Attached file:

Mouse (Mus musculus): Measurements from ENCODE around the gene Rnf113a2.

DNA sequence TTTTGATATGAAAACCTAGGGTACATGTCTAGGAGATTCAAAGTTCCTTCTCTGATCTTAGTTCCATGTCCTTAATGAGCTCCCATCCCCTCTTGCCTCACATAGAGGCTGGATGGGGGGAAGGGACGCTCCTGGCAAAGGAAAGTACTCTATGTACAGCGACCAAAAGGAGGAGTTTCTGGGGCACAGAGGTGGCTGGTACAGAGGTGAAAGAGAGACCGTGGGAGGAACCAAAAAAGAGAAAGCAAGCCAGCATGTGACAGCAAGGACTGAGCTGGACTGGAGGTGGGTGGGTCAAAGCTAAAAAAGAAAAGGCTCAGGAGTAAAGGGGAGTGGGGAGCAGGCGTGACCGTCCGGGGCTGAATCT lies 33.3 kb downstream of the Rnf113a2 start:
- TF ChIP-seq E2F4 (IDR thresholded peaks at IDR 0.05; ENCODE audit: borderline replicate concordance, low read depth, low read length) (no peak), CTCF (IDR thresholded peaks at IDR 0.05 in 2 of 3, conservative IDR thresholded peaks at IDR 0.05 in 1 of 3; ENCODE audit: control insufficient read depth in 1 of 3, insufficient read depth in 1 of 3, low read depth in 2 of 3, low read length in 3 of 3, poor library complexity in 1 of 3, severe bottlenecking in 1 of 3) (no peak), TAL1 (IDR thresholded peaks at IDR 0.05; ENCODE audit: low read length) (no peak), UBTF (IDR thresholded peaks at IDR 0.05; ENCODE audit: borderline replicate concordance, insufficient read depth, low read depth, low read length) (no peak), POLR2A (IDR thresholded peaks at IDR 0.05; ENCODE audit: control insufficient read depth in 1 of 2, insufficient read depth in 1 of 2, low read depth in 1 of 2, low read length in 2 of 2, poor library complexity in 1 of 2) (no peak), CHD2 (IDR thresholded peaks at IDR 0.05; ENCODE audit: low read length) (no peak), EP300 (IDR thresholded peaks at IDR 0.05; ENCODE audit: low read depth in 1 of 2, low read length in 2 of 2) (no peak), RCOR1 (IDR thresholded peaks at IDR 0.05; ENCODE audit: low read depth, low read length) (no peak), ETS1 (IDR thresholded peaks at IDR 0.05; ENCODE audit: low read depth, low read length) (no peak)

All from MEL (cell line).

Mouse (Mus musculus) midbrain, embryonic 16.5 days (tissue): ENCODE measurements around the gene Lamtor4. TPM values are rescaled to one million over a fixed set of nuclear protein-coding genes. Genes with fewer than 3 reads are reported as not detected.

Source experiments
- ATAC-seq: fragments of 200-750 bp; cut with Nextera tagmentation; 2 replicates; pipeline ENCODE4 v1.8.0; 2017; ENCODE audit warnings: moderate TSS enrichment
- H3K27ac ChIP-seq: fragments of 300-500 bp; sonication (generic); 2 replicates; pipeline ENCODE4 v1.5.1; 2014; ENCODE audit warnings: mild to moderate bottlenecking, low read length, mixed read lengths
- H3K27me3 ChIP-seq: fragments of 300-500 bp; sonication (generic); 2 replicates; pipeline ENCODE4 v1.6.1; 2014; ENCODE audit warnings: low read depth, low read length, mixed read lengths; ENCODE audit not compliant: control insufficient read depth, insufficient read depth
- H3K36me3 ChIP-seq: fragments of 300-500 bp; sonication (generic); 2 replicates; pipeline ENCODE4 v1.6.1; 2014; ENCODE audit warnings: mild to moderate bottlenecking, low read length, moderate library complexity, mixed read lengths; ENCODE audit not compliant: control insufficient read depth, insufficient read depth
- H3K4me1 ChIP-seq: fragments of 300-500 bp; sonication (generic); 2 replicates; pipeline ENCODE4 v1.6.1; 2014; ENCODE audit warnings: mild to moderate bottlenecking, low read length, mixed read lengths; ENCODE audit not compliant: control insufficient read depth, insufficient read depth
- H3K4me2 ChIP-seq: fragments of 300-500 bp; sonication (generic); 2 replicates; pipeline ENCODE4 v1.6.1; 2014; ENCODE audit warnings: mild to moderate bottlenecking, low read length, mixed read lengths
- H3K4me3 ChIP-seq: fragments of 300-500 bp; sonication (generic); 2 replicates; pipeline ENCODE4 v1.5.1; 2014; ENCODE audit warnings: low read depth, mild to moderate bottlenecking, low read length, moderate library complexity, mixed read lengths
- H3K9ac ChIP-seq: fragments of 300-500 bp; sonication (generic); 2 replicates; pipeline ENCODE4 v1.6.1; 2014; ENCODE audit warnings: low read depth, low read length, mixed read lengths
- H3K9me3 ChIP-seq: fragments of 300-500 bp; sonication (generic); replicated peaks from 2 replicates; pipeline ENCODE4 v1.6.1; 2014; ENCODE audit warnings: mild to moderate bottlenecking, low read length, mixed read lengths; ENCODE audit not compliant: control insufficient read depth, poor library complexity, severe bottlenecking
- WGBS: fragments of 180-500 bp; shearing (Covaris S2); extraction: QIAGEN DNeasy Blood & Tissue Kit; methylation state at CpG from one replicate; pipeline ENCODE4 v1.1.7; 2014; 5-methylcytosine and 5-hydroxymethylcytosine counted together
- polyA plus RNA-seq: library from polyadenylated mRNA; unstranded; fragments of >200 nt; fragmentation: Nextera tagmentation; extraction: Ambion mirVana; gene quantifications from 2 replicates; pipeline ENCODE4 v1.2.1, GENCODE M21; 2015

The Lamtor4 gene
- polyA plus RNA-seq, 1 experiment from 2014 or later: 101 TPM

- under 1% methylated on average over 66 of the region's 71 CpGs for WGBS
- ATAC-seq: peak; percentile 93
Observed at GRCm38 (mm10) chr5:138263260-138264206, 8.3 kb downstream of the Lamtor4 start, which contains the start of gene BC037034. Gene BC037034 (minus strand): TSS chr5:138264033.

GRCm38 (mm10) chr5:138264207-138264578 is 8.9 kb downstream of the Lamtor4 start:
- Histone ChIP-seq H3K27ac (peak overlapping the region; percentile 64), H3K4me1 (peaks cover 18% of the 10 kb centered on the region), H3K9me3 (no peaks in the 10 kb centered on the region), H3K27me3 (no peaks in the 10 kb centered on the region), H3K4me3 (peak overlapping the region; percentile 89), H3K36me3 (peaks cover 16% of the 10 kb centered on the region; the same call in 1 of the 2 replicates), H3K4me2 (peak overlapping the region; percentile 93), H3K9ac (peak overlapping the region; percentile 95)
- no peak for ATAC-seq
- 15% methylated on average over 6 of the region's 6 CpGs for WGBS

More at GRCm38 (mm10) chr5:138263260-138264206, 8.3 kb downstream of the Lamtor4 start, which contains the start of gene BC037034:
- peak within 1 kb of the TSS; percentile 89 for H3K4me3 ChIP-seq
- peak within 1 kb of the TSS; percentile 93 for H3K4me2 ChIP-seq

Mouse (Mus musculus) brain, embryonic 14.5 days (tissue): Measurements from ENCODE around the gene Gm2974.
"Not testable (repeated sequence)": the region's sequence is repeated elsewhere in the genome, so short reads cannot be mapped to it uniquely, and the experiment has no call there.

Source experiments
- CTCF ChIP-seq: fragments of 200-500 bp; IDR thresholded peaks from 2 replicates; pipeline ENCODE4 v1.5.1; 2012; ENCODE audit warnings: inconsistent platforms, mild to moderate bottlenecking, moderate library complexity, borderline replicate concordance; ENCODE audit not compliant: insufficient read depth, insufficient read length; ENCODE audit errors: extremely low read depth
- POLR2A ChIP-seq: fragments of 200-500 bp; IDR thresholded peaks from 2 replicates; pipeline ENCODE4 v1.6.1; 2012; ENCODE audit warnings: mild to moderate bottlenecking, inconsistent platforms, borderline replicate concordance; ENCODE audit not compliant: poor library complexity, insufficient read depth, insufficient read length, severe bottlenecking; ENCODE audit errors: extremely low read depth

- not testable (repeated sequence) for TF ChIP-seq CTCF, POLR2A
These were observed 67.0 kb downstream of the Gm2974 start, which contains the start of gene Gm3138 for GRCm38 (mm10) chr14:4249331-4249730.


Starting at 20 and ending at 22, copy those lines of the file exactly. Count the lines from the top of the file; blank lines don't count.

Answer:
- under 1% methylated on average over 66 of the region's 71 CpGs for WGBS
- ATAC-seq: peak; percentile 93
Observed at GRCm38 (mm10) chr5:138263260-138264206, 8.3 kb downstream of the Lamtor4 start, which contains the start of gene BC037034. Gene BC037034 (minus strand): TSS chr5:138264033.